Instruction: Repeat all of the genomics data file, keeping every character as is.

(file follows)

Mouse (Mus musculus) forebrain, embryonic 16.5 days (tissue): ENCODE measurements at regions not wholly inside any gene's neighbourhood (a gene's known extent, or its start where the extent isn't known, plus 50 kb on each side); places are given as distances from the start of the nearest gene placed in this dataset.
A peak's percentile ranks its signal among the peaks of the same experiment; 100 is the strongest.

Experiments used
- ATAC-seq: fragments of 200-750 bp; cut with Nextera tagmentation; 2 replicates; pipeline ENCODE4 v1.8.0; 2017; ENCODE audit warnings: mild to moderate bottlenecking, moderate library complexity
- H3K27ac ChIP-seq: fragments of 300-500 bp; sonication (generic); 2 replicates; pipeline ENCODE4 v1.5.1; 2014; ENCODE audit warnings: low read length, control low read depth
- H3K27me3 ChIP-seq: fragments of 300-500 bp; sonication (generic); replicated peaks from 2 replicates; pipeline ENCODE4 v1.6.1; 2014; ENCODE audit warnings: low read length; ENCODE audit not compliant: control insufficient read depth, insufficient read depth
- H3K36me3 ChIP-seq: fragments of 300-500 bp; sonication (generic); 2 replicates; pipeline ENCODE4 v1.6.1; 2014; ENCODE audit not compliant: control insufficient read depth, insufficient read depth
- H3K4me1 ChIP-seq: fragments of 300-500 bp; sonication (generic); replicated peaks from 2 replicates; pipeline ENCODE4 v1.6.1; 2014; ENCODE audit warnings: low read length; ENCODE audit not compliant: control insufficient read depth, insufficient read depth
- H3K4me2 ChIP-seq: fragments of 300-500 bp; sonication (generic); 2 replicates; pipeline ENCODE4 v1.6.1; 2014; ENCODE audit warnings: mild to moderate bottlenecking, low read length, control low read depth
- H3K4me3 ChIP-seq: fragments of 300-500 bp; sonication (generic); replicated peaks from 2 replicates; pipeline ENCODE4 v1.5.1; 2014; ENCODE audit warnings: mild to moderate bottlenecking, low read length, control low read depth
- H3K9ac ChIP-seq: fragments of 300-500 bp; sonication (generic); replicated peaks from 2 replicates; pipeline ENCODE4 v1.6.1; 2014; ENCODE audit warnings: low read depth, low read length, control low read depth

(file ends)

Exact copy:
Mouse (Mus musculus) forebrain, embryonic 16.5 days (tissue): ENCODE measurements at regions not wholly inside any gene's neighbourhood (a gene's known extent, or its start where the extent isn't known, plus 50 kb on each side); places are given as distances from the start of the nearest gene placed in this dataset.
A peak's percentile ranks its signal among the peaks of the same experiment; 100 is the strongest.

Experiments used
- ATAC-seq: fragments of 200-750 bp; cut with Nextera tagmentation; 2 replicates; pipeline ENCODE4 v1.8.0; 2017; ENCODE audit warnings: mild to moderate bottlenecking, moderate library complexity
- H3K27ac ChIP-seq: fragments of 300-500 bp; sonication (generic); 2 replicates; pipeline ENCODE4 v1.5.1; 2014; ENCODE audit warnings: low read length, control low read depth
- H3K27me3 ChIP-seq: fragments of 300-500 bp; sonication (generic); replicated peaks from 2 replicates; pipeline ENCODE4 v1.6.1; 2014; ENCODE audit warnings: low read length; ENCODE audit not compliant: control insufficient read depth, insufficient read depth
- H3K36me3 ChIP-seq: fragments of 300-500 bp; sonication (generic); 2 replicates; pipeline ENCODE4 v1.6.1; 2014; ENCODE audit not compliant: control insufficient read depth, insufficient read depth
- H3K4me1 ChIP-seq: fragments of 300-500 bp; sonication (generic); replicated peaks from 2 replicates; pipeline ENCODE4 v1.6.1; 2014; ENCODE audit warnings: low read length; ENCODE audit not compliant: control insufficient read depth, insufficient read depth
- H3K4me2 ChIP-seq: fragments of 300-500 bp; sonication (generic); 2 replicates; pipeline ENCODE4 v1.6.1; 2014; ENCODE audit warnings: mild to moderate bottlenecking, low read length, control low read depth
- H3K4me3 ChIP-seq: fragments of 300-500 bp; sonication (generic); replicated peaks from 2 replicates; pipeline ENCODE4 v1.5.1; 2014; ENCODE audit warnings: mild to moderate bottlenecking, low read length, control low read depth
- H3K9ac ChIP-seq: fragments of 300-500 bp; sonication (generic); replicated peaks from 2 replicates; pipeline ENCODE4 v1.6.1; 2014; ENCODE audit warnings: low read depth, low read length, control low read depth